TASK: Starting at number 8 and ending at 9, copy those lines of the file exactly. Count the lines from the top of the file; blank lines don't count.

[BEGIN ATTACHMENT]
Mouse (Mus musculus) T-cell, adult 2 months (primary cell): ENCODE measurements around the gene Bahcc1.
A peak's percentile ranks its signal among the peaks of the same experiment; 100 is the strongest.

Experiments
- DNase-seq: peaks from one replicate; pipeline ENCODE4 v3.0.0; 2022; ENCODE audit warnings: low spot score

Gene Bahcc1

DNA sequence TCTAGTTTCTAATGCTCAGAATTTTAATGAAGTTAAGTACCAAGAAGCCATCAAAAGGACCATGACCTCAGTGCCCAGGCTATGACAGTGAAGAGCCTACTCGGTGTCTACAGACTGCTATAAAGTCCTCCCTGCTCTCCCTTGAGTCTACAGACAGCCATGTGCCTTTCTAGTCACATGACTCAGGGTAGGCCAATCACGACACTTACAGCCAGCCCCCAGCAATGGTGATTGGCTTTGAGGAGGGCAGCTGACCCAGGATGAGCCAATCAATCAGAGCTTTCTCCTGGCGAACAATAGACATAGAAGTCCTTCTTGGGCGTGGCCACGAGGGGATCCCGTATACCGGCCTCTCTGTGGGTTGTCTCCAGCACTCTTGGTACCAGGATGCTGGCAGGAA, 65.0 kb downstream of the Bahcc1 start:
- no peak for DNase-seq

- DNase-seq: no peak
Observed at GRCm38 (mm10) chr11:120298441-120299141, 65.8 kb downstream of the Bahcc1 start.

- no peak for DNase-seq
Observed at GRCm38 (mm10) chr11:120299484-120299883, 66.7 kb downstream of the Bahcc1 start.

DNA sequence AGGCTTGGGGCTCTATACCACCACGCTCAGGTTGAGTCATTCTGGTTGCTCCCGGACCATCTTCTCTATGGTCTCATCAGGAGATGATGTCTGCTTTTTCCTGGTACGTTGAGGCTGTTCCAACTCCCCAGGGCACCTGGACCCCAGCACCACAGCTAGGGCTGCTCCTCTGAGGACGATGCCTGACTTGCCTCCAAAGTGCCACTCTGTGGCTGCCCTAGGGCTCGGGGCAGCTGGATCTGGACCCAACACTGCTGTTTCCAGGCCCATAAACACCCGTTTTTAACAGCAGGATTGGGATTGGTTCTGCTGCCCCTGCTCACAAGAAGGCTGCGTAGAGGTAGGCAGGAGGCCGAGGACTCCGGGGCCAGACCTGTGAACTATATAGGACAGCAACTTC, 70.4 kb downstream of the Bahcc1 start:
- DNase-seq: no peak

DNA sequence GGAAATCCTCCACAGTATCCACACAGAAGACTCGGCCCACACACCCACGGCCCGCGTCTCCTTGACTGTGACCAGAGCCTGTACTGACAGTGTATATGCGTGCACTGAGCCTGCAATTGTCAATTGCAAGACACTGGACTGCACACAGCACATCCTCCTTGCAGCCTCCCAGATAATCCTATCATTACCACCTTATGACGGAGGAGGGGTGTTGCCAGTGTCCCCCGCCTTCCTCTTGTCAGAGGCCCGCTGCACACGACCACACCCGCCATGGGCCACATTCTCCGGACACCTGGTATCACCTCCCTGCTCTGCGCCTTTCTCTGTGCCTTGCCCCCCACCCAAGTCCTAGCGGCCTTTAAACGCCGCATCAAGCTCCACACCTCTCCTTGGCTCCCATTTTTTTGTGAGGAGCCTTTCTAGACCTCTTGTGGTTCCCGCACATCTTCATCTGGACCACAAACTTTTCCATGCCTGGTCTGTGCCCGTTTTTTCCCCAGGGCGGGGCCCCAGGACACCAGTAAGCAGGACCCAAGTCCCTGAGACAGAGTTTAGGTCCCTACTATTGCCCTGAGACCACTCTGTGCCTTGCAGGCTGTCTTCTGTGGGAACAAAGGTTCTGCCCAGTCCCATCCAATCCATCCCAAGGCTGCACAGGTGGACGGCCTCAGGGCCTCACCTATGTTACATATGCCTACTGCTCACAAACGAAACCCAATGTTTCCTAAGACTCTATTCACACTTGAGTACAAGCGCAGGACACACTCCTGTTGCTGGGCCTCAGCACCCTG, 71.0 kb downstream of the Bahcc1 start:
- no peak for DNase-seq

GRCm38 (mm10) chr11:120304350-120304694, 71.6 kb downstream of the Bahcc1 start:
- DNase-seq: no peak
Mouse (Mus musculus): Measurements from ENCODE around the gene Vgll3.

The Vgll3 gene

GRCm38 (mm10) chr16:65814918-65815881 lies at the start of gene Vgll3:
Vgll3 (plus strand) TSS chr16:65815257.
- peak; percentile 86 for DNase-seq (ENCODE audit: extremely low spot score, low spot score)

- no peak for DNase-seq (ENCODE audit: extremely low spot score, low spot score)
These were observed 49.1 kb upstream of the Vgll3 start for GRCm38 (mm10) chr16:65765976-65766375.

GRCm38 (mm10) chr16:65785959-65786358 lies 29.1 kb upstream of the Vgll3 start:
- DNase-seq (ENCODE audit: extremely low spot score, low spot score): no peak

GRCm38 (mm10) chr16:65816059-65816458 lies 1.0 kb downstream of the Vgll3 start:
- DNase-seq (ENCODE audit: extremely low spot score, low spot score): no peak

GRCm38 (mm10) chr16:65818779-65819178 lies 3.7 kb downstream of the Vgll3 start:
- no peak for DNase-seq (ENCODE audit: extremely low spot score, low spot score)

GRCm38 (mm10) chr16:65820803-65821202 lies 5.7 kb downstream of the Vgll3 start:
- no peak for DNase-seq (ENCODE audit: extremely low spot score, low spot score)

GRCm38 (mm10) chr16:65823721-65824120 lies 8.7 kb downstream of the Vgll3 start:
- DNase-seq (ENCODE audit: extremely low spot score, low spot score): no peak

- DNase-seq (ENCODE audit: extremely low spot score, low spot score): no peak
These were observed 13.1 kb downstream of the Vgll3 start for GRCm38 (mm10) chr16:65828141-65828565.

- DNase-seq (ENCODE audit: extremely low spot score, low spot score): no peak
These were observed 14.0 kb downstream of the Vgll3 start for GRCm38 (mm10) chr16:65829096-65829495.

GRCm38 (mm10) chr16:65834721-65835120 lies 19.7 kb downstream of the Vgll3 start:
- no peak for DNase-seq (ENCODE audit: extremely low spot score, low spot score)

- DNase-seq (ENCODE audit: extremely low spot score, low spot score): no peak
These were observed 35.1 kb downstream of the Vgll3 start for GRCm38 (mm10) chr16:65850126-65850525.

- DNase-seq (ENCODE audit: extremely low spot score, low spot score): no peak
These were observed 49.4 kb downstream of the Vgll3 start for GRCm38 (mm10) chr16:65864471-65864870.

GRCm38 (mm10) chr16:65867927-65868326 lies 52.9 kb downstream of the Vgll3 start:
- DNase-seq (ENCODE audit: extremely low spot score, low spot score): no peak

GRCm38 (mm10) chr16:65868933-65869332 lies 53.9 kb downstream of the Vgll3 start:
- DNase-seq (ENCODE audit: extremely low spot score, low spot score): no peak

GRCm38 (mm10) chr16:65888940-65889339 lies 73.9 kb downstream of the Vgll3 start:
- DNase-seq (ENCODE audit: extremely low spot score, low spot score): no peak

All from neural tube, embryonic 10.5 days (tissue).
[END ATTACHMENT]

- DNase-seq: no peak
Observed at GRCm38 (mm10) chr11:120298441-120299141, 65.8 kb downstream of the Bahcc1 start.